The past few decades have seen an unprecedented trend of consolidation in banking. This has led to the formation of the modern global bank, a conglomerate with subsidiaries that span many countries and business lines (i.e. commercial banking, investment banking, asset management, etc). With the rise of global banks, the internal capital market has acquired a new importance. My dissertation studies financial stability from this perspective of internal capital markets, with very interesting results. Utilizing novel microdata, this manuscript consists of three chapters. The first examines how bank conglomerates choose to respond when regulators enhance the enforcement of capital requirements at weak subsidiaries (rather than the entire conglomerate). I find that parents refrain from raising equity in the external markets and instead activate internal capital market transfers in order to recapitalize their weak subsidiaries. Specifically, parents inject equity into weak subsidiaries using capital transferred away from strong siblings. This extraction leads parents to also shrink lending at the strong subsidiaries, what I deem the unanticipated "sibling spillover effect". This study has direct application to a macroprudential policy issue affecting global banks in the post-crisis era: the ring fencing of subsidiary-level capital along geographical borders. For example, US regulators have passed regulation that forces foreign banks to keep their US subsidiaries well-capitalized at all times by placing them under an intermediate US holding company. This effectively constitutes the enforcement of subsidiary-level capital requirements on US operations, and my results suggest this could have spillover effects to lending in operations back home (outside of the ring fence). The second chapter investigates how bank holding companies decided to spend the emergency TARP equity capital provided by the US government. Although this program was designed to recapitalize the banking system, I find that holding companies surprisingly chose not to use these funds to recapitalize their bank subsidiaries. Finally, the third chapter documents evidence for a hidden run on internal repo that took place between the US and European subsidiaries of global dealer banks during the crisis.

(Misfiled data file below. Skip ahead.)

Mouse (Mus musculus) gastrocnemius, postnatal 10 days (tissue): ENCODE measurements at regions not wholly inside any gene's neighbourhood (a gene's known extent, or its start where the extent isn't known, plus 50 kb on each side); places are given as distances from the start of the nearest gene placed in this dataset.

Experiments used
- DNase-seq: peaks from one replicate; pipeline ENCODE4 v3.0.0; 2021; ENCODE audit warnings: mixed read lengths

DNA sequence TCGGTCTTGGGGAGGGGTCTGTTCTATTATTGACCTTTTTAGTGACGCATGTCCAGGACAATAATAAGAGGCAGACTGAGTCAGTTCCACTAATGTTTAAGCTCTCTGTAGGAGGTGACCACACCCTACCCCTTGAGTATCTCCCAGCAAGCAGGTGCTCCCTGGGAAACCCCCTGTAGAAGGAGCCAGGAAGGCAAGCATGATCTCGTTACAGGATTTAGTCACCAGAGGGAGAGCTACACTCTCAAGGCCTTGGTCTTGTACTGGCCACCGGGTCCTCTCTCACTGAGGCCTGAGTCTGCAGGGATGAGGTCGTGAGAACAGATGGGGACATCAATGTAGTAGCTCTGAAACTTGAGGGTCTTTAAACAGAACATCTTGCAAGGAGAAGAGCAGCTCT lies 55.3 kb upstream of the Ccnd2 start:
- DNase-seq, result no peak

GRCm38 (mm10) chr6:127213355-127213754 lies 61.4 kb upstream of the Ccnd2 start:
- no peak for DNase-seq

|Advisor:||Gorton, Gary B.|
|Commitee:||Metrick, Andrew, English, William B., Tookes, Heather E.|
|School Location:||United States -- Connecticut|
|Source:||DAI-A 81/2(E), Dissertation Abstracts International|
|Subjects:||Banking, Finance, Economics|
|Keywords:||Bank capital, Financial intermediation, Financial stability, Global banking, Internal capital markets, Ring fencing|
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